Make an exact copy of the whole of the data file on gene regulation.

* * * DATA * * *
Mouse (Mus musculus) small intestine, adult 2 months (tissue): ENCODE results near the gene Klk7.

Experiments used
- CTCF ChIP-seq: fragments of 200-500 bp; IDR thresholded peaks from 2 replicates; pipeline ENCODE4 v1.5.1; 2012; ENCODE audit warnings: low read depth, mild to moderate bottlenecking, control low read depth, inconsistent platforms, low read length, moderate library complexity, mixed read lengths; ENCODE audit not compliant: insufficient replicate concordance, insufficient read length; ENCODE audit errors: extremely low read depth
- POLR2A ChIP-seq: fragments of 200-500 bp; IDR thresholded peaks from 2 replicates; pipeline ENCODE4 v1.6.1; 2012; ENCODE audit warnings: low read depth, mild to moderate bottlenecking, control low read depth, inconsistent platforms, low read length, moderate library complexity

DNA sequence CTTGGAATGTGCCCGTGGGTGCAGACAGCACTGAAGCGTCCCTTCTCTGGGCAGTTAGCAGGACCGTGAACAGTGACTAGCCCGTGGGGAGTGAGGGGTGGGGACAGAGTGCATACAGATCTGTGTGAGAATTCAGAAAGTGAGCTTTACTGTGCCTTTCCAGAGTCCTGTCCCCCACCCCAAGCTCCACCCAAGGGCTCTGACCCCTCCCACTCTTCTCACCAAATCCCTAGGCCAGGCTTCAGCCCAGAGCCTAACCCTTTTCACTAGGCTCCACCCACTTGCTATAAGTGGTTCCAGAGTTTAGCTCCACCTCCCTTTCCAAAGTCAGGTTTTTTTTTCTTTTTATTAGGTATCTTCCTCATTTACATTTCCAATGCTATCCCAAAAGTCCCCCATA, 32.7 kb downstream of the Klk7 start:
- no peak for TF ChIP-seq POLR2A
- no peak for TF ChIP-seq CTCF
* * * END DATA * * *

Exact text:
Mouse (Mus musculus) small intestine, adult 2 months (tissue): ENCODE results near the gene Klk7.

Experiments used
- CTCF ChIP-seq: fragments of 200-500 bp; IDR thresholded peaks from 2 replicates; pipeline ENCODE4 v1.5.1; 2012; ENCODE audit warnings: low read depth, mild to moderate bottlenecking, control low read depth, inconsistent platforms, low read length, moderate library complexity, mixed read lengths; ENCODE audit not compliant: insufficient replicate concordance, insufficient read length; ENCODE audit errors: extremely low read depth
- POLR2A ChIP-seq: fragments of 200-500 bp; IDR thresholded peaks from 2 replicates; pipeline ENCODE4 v1.6.1; 2012; ENCODE audit warnings: low read depth, mild to moderate bottlenecking, control low read depth, inconsistent platforms, low read length, moderate library complexity

DNA sequence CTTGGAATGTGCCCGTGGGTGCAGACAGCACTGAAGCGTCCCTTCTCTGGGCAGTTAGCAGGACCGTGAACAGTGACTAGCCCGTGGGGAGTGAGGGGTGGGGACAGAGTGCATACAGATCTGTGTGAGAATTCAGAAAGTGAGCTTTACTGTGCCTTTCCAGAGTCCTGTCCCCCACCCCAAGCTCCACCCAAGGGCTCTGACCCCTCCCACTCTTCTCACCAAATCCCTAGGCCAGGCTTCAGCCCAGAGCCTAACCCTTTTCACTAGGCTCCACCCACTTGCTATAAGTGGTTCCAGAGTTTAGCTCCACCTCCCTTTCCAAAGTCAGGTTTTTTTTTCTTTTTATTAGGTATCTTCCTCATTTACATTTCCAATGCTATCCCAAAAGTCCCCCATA, 32.7 kb downstream of the Klk7 start:
- no peak for TF ChIP-seq POLR2A
- no peak for TF ChIP-seq CTCF